Plaintiff argues that it was error for the ALJ "to pick a few isolated instances of improvement," and cites (1) a March 2016 record indicating Plaintiff reported thoughts of self-harm, (2) an April 2016 record noting Plaintiff felt she had improved but still had anxiety, and (3) multiple records, as discussed above, noting that Plaintiff presented as tearful at treatment visits. ECF No. 10 at 18 (citing Tr. 380, 388-89). However, the ALJ specifically relied on the same treatment record in April 2016 as support for this reasoning, wherein Plaintiff reported that while she still had anxiety, she was feeling better overall and reported "a significant improvement." Tr. 26 (citing Tr. 380). Moreover, the Court's review of the treatment records cited by Plaintiff as evidence of her "tearful" presentation indicate that the treating provider contemporaneously noted Plaintiff was cooperative, maintained eye contact, had clear speech, and was dressed appropriately with appropriate affect. See ECF No. 10 at 18 (citing Tr. 296, 301, 403, 416, 426, 432, 434, 445). Based on the foregoing evidence, and regardless of evidence that could be interpreted more favorably to Plaintiff, the Court finds that Plaintiff's improvement with treatment across the longitudinal record was a clear and convincing reason, supported by substantial evidence, to discount Plaintiff's severe symptom claims. See Burch, 400 F.3d at 679.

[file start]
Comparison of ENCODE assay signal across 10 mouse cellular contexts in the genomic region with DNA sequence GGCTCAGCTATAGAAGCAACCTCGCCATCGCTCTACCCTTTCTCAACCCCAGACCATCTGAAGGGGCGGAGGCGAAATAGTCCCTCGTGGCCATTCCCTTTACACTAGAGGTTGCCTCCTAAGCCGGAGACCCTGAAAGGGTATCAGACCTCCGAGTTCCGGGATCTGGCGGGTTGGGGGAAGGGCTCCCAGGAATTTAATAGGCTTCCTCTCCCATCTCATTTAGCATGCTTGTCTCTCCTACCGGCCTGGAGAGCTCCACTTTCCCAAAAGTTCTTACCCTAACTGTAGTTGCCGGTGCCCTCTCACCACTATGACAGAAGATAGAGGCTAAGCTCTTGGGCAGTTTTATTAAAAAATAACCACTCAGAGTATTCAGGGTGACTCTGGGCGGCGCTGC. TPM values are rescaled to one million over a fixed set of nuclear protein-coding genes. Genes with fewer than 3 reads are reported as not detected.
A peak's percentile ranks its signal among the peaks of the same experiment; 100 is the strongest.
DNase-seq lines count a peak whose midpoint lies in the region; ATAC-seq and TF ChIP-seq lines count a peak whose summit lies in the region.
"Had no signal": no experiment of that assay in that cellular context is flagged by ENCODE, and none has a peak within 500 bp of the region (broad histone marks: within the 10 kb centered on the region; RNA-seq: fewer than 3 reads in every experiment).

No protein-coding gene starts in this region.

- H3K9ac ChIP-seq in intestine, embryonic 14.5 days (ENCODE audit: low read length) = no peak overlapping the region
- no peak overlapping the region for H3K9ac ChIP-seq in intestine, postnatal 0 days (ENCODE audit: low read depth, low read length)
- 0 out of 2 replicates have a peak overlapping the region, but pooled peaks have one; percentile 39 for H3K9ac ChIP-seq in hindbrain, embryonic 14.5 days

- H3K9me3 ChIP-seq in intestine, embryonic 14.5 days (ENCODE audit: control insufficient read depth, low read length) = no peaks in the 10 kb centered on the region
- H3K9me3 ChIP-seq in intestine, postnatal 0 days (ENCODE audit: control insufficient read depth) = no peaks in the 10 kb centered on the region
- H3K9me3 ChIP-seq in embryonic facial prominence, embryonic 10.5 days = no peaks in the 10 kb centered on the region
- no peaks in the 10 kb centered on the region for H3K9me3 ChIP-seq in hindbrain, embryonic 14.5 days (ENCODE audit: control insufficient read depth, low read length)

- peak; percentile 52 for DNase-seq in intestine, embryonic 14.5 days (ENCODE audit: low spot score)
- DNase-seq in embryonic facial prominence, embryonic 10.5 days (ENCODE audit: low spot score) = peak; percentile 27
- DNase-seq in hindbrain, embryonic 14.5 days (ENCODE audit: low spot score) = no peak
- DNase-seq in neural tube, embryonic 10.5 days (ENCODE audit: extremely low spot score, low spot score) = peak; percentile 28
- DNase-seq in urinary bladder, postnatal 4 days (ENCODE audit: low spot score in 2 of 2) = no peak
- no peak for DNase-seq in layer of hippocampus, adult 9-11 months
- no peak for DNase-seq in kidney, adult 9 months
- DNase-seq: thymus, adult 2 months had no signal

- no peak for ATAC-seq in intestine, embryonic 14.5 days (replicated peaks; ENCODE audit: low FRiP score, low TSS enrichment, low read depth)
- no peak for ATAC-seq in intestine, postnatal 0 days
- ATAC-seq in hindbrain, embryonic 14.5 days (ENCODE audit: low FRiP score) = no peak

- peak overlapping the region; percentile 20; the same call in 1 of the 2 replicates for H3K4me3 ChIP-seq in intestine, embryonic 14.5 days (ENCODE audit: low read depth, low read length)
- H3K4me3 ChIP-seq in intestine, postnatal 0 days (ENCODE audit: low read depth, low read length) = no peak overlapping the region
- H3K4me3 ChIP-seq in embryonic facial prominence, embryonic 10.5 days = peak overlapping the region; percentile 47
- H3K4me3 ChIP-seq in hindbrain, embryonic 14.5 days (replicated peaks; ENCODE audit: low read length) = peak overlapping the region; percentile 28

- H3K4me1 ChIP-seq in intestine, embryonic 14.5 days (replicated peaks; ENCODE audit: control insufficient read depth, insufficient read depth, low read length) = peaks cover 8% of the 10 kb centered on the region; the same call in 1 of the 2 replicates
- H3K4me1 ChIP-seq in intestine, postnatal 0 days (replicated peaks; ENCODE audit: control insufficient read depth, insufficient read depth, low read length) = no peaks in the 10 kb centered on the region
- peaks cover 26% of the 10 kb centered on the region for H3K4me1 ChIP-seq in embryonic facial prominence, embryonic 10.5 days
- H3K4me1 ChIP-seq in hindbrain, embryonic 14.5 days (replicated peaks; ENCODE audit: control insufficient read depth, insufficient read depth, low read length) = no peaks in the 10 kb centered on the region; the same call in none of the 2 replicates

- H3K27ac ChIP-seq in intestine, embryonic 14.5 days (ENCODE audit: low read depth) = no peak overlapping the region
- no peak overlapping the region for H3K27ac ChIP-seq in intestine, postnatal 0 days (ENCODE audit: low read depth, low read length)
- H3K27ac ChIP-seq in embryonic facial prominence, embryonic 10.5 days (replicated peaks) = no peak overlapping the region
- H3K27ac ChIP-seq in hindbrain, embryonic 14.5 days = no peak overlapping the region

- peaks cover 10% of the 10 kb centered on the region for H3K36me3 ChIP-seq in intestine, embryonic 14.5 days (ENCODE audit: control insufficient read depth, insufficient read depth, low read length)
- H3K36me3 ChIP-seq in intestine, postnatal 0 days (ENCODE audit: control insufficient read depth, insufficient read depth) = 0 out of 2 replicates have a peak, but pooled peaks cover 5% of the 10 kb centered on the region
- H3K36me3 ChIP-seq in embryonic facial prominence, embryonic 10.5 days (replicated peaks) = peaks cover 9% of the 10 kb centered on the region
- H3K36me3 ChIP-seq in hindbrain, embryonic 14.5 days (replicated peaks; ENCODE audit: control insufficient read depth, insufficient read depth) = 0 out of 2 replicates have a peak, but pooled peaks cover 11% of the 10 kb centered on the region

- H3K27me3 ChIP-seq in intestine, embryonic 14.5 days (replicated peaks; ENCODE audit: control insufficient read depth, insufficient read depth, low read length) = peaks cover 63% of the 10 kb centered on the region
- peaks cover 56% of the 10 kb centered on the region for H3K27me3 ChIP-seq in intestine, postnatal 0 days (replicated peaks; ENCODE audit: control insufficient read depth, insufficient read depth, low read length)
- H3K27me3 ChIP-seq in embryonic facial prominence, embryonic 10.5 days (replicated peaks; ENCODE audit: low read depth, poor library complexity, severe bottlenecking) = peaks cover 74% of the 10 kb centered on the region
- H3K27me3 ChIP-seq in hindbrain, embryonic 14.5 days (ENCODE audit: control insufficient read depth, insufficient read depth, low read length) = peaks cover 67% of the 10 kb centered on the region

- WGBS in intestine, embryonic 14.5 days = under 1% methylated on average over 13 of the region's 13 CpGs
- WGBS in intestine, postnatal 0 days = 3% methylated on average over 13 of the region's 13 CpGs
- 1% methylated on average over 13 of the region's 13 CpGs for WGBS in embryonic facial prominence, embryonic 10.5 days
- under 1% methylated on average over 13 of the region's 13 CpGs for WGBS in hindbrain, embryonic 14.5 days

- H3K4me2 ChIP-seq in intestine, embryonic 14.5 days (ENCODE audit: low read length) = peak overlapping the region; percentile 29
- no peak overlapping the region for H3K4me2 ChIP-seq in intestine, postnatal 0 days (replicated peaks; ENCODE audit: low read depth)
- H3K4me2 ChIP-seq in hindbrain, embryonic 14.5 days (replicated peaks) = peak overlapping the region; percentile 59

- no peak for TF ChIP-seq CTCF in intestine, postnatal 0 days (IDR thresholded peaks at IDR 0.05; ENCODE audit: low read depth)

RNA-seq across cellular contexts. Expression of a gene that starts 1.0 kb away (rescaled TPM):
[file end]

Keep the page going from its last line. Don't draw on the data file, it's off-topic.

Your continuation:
5. Inconsistencies

Fifth, the ALJ found Plaintiff's "inconsistent statements to providers and during testimony further detract from the consistency of her allegations." Tr. 26. In evaluating the severity of Plaintiff's symptoms, the ALJ may consider inconsistencies in Plaintiff's testimony, and between her testimony and her conduct. See Thomas, 278 F.3d at 958-59; Tommasetti, 533 F.3d at 1039 (prior inconsistent statements may be considered). Primarily, the ALJ supported this finding by noting that Plaintiff testified she was kidnapped by a family acquaintance who took her to Mexico, but she told a treating mental health provider that she ran away to Mexico, not that she was kidnapped. Tr. 26 (citing Tr. 40, 358). As noted by the ALJ, this individual was never prosecuted and has custody of Plaintiff's children through a parenting plan from a Washington State family court. Tr. 26. Moreover, Plaintiff testified that she cannot be around men as a result of her alleged kidnapping, "but she met up with her ex-husband after returning from Mexico, dating him and eventually marrying him." Tr. 26.